Love Island 2022 has come to an end after eight weeks of the summer’s most popular show. As Davide and Ekin-Su were crowned winners, host Laura Whitmore announced two new seasons of the show for 2023.
The first season will air in January 2023 and see islanders heading to South Africa. The second will return in the summer as the typical Mallorca based series. This isn’t the first time islanders have headed to South Africa, as a winter series did air in 2020. However, that was the first and only winter Love Island, until it makes its return next year.
The return of the show, particularly two series of it, comes as a shock to many viewers. Love Island has been at the centre of controversy for years and many have called for it to be axed.
One reason for this is the tragic deaths of contestants Sophie Gradon and Mike Thalassitis, as well as the show’s previous host Caroline Flack. Many believe that their deaths were a result of online harassment and bullying and a lack of mental health support.
Complaints shouldn’t be ignored
As well as this, the number of Ofcom complaints the show has received has concerned many viewers. The 2021 series of Love Island received 33,500 complaints overall. The complaints were mainly related to contestant Faye Winter’s behaviour in a row she had with her partner Teddy Soares.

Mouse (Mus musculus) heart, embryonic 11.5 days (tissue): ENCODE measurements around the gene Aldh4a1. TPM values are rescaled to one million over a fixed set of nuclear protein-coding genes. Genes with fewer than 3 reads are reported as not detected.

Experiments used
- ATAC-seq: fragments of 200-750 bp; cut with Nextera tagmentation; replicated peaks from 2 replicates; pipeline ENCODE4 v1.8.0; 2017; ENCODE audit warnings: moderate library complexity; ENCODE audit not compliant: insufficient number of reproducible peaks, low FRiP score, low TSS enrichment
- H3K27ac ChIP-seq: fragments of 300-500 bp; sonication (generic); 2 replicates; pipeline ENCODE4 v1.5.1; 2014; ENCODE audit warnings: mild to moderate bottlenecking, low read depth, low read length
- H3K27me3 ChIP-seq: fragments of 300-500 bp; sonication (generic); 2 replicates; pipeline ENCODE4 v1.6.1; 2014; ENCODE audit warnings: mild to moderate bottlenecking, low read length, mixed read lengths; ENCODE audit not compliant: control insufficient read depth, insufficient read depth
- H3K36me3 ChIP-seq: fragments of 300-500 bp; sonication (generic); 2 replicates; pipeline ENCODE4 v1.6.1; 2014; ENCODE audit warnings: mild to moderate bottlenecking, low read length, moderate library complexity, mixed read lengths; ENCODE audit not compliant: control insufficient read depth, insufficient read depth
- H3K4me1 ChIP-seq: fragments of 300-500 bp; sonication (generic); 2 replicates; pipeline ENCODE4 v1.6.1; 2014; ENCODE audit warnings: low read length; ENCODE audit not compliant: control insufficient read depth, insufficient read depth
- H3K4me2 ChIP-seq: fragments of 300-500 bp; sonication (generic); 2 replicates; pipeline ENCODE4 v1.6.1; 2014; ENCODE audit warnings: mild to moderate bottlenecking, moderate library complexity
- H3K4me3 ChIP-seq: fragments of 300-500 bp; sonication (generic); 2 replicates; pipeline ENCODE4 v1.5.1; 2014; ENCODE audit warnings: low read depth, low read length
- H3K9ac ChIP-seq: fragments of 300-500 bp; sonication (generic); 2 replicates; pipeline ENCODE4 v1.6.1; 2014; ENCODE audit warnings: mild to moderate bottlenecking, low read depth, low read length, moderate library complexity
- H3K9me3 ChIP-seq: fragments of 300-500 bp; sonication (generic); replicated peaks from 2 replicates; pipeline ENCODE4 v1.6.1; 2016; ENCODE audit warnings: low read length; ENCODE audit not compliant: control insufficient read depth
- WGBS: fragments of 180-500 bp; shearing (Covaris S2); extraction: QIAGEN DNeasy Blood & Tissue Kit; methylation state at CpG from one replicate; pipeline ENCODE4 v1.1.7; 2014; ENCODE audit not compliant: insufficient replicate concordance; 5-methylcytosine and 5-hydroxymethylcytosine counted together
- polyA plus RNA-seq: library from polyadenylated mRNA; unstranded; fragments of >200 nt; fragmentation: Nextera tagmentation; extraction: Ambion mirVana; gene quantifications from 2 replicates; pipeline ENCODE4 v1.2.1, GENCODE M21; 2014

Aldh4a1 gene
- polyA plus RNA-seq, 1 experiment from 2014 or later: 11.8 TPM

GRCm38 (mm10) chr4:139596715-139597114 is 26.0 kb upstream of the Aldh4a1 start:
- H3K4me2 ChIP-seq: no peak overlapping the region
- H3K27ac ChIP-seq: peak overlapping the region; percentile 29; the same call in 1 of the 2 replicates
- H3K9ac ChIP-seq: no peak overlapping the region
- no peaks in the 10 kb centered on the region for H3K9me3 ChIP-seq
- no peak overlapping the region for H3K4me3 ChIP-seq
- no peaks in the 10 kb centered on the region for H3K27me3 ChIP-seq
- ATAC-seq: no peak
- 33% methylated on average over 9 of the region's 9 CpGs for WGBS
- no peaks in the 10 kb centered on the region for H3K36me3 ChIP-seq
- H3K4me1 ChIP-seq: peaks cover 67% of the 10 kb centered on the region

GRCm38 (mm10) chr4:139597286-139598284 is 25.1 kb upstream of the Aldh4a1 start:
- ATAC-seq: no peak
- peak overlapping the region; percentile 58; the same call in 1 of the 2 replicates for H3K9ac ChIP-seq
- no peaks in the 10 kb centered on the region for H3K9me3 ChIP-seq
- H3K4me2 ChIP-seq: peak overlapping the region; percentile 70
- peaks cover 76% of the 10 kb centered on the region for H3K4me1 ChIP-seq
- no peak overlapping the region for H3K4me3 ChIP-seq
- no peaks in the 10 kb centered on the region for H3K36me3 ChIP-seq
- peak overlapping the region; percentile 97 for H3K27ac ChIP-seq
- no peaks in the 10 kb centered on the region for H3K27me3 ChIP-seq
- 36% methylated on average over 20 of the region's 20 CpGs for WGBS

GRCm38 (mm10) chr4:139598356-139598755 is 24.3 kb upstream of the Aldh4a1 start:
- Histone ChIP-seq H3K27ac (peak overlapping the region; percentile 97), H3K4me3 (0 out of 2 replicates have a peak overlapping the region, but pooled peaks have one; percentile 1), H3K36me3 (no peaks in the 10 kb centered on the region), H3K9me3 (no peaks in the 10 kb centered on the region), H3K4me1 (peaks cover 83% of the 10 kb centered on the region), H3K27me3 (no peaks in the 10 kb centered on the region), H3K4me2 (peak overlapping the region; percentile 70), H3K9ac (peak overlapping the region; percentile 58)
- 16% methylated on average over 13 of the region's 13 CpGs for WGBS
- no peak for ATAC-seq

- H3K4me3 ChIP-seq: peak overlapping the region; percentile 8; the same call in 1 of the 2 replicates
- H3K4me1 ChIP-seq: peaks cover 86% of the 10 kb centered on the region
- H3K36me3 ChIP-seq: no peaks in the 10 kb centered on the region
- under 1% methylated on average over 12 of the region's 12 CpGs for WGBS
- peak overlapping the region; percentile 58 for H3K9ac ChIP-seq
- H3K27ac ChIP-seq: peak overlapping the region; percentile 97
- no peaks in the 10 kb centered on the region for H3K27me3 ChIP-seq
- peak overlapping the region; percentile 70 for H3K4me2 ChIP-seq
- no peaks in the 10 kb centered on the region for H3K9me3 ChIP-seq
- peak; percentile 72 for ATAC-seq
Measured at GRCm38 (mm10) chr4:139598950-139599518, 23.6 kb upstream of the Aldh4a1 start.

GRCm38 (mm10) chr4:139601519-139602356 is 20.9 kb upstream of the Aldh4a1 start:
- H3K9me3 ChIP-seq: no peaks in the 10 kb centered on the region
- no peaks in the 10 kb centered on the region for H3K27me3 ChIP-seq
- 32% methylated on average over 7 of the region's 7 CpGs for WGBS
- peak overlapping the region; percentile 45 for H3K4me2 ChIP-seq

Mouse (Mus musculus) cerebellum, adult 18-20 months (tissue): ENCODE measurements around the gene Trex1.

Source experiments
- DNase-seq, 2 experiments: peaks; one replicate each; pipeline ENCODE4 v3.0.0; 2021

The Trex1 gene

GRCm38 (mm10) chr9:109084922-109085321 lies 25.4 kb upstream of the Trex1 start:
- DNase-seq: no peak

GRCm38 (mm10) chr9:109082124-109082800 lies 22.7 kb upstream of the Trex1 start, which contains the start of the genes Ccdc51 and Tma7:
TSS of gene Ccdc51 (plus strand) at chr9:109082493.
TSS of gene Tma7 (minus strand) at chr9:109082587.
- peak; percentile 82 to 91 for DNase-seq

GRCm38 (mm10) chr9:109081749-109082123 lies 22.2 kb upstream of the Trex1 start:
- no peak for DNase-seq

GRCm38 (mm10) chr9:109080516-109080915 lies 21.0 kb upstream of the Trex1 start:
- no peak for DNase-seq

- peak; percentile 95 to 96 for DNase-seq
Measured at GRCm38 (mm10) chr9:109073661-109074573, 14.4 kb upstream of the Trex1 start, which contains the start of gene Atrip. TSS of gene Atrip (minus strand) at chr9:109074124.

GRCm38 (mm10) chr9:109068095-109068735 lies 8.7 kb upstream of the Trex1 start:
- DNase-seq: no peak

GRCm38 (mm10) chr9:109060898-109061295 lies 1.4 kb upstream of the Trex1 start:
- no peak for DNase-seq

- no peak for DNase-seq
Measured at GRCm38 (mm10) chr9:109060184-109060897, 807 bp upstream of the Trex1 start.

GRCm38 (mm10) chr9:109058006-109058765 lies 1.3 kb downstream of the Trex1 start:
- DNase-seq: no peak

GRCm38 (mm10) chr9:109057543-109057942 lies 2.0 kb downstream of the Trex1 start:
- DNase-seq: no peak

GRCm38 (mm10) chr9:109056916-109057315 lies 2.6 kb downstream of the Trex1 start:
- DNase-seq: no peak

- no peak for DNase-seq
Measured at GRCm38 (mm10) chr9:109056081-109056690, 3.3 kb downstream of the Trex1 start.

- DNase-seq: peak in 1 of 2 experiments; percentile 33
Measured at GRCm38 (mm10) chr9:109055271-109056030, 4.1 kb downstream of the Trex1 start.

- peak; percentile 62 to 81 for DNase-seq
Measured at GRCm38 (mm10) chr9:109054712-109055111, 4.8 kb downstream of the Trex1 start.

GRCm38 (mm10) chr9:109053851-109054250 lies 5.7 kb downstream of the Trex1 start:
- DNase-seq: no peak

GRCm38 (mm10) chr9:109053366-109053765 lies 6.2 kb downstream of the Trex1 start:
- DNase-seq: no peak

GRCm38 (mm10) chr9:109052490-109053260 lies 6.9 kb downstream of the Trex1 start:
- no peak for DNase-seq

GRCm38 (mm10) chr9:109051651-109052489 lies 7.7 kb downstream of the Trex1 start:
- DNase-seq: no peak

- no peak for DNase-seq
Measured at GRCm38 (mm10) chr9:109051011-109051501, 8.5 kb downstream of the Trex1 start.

This year’s series is no different. In just one week of the 2022 series, Ofcom received 3,617 complaints due to misogynistic behaviour presented by male islanders. Aftersun, Love Island’s after show, received an extra 427 complaints . These were related to the treatment of islanders by Laura Whitmore in interviews she conducted on the show.
In addition to this, domestic violence charity Women’s Aid, have issued a statement about the show almost every year. This year, the charity have been in talks with ITV surrounding the issues.
An ITV spokesman said: “We cannot stress highly enough how seriously we treat the emotional well-being of all of our islanders.
“Welfare is always our greatest concern, and we have dedicated welfare producers and psychological support on hand at all times, who monitor and regularly speak to all of the islanders in private and off-camera.